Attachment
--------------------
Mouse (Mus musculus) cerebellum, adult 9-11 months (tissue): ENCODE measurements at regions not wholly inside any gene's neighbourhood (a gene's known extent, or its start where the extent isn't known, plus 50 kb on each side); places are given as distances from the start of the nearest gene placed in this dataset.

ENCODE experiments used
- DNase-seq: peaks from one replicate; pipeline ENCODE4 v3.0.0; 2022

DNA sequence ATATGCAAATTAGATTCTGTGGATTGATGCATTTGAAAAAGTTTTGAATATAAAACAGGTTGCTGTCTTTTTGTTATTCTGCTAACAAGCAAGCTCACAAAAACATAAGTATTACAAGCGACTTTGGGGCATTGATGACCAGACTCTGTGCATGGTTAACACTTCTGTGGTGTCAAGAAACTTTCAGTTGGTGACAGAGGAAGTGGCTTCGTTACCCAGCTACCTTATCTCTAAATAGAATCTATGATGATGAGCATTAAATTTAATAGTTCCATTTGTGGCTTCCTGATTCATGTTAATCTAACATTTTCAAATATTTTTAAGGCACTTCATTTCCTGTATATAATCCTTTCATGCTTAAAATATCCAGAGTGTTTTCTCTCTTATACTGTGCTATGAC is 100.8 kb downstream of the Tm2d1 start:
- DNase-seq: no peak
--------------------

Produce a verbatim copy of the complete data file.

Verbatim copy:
Mouse (Mus musculus) cerebellum, adult 9-11 months (tissue): ENCODE measurements at regions not wholly inside any gene's neighbourhood (a gene's known extent, or its start where the extent isn't known, plus 50 kb on each side); places are given as distances from the start of the nearest gene placed in this dataset.

ENCODE experiments used
- DNase-seq: peaks from one replicate; pipeline ENCODE4 v3.0.0; 2022

DNA sequence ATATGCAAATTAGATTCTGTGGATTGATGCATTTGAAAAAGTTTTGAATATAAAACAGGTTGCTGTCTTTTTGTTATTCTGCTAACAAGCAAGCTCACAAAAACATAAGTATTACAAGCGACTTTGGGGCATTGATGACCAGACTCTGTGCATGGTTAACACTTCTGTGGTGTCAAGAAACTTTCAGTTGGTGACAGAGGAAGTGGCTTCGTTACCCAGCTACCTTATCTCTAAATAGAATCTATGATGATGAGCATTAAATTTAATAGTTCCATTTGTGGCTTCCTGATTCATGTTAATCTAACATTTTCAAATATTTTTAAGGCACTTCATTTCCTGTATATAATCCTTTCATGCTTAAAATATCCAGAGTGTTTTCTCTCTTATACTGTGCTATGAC is 100.8 kb downstream of the Tm2d1 start:
- DNase-seq: no peak